The anxiety of the park-goers who were already skittish around police was hardly eased by the news that Inspector Adolphus Williamson himself was in the caravan of Scotland Yarders. When Dolly Williamson was assigned a case, people who knew anything knew to get out of the way.
Dolly wore a hat half a size too large, so that he was always shifting his head to keep it from falling over his eyes, which had an unsatisfied look to them.
He was correcting the tilt of this hat as he stepped down from his carriage and asked: “Who is he?”
One of the constables replied they had not yet confirmed it. They had notions, said another. They weren’t certain, cautioned the first.
“Don’t hold your tongues with me,” Dolly reprimanded them, removing a sprig of holly he was chewing. “Is his name Jasper Morton?”
(The following reaction was common when it came to Dolly’s pronouncements.)
“How . . . ,” one constable began in astonishment. “Inspector, it’s not possible you could have . . . before you’ve even . . .”
Dolly rolled his eyes.
Jasper Morton was a seasoned member of Parliament who represented Bristol. Not a particularly popular or effective legislator, but he held his seat in the House of Commons long enough that political longevity alone ensured his continued election.
“Close your jaw, Constable; you look like you’re going to bite me,” Dolly said. “A dead bloke in this district would not produce ringing at my door any more than the carcass of a cat floating among the rushes of the Thames—unless the corpse made the Home Office nervous. Rest easy that I have my own reasons, beyond those, to think of Morton.”
Dolly’s reasons had to do with a report he came across at Scotland Yard weeks earlier. Approximately a month before that, the legislator’s wife, Eleanor Morton, had mentioned to a police sergeant that Morton had seemed nervous and anxious when he was in public, and though the politician himself insisted nothing was amiss, she worried that some angry constituent was pestering him. Morton did not like to complain about such things, she said with pride in her husband’s stoicism.
None of that was particularly noteworthy. What struck Dolly most in his memory of the report was that when a constable eventually attempted to interview the Honorable Mr. Morton about Mrs. Morton’s concerns, he could not find him.
“Injuries?” Dolly asked as they approached the body.
The hideous sight had remained in the same state as when first illuminated by the onlookers, though now expert eyes were trained on it. The massive stone fit around the neck and shoulders almost perfectly. The dead man’s head hung down loosely.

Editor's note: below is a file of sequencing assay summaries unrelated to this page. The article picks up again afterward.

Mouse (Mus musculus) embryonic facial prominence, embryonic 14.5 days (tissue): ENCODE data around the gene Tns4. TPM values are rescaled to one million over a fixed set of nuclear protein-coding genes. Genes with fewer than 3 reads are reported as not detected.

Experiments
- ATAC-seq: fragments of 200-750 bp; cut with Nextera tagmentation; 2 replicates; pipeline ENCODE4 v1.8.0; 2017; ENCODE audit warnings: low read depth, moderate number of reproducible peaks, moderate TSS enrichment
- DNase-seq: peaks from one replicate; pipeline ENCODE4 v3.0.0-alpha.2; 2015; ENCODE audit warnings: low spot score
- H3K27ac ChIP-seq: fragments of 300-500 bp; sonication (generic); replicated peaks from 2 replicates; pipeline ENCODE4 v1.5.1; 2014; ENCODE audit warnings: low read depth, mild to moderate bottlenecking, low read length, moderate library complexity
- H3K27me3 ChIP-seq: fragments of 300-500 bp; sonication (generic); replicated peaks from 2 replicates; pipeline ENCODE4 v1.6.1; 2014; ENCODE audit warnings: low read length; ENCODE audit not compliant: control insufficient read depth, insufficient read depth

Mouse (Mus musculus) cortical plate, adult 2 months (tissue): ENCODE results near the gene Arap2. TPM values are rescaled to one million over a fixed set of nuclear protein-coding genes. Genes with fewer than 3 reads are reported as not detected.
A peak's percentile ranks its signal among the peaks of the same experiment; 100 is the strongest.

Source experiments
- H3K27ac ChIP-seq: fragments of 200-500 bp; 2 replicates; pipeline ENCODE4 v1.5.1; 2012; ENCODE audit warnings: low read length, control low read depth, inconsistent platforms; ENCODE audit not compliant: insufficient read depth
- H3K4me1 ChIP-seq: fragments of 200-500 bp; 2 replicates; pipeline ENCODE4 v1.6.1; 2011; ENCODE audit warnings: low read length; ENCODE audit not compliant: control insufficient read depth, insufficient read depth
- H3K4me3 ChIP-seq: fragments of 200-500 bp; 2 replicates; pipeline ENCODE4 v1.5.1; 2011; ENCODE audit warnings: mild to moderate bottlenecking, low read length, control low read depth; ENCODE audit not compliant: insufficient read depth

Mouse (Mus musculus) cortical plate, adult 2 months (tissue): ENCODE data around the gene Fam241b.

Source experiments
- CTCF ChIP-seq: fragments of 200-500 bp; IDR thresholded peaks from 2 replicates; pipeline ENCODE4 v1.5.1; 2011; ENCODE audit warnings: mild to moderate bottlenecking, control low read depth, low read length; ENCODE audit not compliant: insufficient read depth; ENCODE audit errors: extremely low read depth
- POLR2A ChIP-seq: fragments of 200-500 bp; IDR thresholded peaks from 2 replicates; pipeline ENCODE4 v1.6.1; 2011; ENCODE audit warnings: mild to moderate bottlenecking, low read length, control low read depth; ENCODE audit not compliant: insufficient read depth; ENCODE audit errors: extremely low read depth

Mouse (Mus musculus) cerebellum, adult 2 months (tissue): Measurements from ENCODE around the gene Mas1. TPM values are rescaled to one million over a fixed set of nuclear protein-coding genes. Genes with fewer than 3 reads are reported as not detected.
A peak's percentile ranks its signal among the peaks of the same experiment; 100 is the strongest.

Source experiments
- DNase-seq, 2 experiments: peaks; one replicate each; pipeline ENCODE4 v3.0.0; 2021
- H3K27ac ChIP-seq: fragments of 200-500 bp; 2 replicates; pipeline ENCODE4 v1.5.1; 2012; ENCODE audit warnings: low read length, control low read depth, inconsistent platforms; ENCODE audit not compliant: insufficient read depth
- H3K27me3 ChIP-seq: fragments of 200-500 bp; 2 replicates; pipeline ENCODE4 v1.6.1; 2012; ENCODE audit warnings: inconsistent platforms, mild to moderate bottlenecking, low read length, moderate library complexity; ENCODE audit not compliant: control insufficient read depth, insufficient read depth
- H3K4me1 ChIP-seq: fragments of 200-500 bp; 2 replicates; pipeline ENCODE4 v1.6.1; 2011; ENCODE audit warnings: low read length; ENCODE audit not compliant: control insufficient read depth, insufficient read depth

Another constable answered him. “Broken neck, Inspector. This is some kind of stone contraption—like a yoke made for a man instead of an ox—and it’s been attached to the poor fellow. No other violence done to the body. Real mystery, isn’t it?”
There were words etched on the stone—Ecce ancilla Dei—and they were scrambling to fetch a professor of Latin to consult with Dolly.
“Don’t bother. I can read it myself,” Dolly said, gnashing the sprig again between two side molars. “Now cover that up with your coat. I want no one else to see those words who hasn’t.”
To himself, he repeated over and over, trying to will it into making some sense: Behold, the handmaiden of the Lord.
He thought about the inscription and thought about the word the frightened constable chose: mystery. A mystery, by strict definition, was an event that could not be understood. Mysteries were for religions; miracles, things tucked away in holy scrolls. The peculiarities of this killing were neither haphazard nor the mark of the insane. If they were understood by someone, anyone—and certainly they were understood by whoever did it—Dolly would not be far behind. Besides, there were other elements to consider. The public place. The prominent man as the victim. A human yoke made of stone. That inscription. The timing, at the break of day. Nothing hidden about this, no secret scrolls here—this was a page all London was meant to see.
Dolly knew there was one person who would not have missed watching it for all the world: the culprit.
From The Dante Chamber by Matthew Pearl, to be published on May 29, 2018 by Penguin Press, an imprint of Penguin Publishing Group, a division of Penguin Random House, LLC. Copyright © 2018 by Matthew Pearl.